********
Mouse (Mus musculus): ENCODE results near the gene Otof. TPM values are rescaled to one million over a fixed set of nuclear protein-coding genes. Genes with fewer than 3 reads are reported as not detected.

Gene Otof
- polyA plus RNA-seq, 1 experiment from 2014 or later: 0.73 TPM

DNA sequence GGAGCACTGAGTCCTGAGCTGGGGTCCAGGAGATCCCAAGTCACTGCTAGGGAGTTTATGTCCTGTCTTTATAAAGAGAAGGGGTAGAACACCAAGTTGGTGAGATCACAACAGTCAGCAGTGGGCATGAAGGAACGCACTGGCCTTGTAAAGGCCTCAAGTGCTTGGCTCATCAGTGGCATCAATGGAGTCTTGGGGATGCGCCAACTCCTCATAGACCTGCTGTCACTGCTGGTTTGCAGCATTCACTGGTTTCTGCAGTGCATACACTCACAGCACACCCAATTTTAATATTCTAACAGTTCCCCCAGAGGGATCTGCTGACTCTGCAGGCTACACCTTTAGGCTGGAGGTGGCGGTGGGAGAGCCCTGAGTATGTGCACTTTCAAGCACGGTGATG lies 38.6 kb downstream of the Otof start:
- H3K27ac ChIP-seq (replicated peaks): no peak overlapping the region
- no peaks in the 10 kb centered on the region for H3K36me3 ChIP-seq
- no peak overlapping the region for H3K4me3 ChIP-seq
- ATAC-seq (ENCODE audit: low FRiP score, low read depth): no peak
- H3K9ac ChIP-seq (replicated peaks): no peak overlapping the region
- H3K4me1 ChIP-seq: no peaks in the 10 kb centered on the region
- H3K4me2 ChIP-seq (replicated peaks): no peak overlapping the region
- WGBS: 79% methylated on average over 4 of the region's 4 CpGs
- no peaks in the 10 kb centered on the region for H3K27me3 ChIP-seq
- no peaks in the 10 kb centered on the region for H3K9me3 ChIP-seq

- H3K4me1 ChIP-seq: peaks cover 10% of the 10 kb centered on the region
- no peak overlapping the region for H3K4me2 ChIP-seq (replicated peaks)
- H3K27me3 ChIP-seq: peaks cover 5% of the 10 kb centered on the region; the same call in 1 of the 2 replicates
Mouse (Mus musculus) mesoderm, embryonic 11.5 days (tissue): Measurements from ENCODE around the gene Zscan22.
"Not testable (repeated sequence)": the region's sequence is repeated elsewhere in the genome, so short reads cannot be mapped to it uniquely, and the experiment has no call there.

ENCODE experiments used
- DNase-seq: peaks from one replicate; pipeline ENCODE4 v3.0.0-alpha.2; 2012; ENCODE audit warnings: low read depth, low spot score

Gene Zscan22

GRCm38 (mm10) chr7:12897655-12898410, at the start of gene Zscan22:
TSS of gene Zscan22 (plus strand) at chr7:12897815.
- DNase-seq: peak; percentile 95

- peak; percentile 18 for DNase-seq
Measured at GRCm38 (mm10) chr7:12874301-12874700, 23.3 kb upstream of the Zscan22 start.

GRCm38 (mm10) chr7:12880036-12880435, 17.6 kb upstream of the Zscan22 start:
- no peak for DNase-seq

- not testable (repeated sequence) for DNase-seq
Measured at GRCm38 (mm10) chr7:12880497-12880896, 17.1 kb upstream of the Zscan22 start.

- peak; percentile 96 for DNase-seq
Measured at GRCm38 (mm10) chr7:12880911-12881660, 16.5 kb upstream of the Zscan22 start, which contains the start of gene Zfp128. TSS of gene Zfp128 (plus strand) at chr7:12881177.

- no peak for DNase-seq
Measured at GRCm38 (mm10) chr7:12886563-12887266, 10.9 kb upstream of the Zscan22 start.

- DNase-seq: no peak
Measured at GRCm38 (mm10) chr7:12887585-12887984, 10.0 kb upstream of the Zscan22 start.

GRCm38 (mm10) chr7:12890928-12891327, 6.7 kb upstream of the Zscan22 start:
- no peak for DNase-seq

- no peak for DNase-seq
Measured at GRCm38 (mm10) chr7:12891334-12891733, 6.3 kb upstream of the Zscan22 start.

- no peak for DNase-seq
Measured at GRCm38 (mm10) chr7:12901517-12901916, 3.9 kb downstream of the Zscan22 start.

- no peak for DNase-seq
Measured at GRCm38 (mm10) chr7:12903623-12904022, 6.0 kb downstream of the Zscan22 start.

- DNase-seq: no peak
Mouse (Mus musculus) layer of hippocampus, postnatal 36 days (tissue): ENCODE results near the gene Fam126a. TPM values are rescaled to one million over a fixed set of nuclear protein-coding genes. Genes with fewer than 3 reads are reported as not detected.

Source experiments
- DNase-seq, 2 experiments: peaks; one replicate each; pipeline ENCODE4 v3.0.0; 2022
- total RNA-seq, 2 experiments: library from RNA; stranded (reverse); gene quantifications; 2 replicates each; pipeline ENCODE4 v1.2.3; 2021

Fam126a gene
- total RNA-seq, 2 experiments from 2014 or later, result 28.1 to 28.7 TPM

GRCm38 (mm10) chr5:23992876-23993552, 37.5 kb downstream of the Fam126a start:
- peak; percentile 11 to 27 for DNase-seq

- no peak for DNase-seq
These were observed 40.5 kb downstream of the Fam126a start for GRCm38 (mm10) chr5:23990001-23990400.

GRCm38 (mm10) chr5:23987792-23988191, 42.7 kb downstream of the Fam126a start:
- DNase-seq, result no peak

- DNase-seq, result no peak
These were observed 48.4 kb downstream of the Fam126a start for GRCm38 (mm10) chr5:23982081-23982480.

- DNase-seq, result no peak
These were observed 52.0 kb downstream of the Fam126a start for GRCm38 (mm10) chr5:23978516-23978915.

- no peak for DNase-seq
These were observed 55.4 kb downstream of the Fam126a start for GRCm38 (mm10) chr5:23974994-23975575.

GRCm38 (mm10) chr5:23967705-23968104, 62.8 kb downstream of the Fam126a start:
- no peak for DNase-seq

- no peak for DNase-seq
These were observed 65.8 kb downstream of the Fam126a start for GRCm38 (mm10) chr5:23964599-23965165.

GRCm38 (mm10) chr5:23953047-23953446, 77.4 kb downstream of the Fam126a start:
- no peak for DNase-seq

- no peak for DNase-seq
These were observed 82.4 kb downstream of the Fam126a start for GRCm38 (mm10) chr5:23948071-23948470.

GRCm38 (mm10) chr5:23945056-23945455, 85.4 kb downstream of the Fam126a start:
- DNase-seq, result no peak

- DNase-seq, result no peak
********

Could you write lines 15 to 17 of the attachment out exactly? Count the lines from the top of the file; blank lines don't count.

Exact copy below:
- H3K4me1 ChIP-seq: peaks cover 10% of the 10 kb centered on the region
- no peak overlapping the region for H3K4me2 ChIP-seq (replicated peaks)
- H3K27me3 ChIP-seq: peaks cover 5% of the 10 kb centered on the region; the same call in 1 of the 2 replicates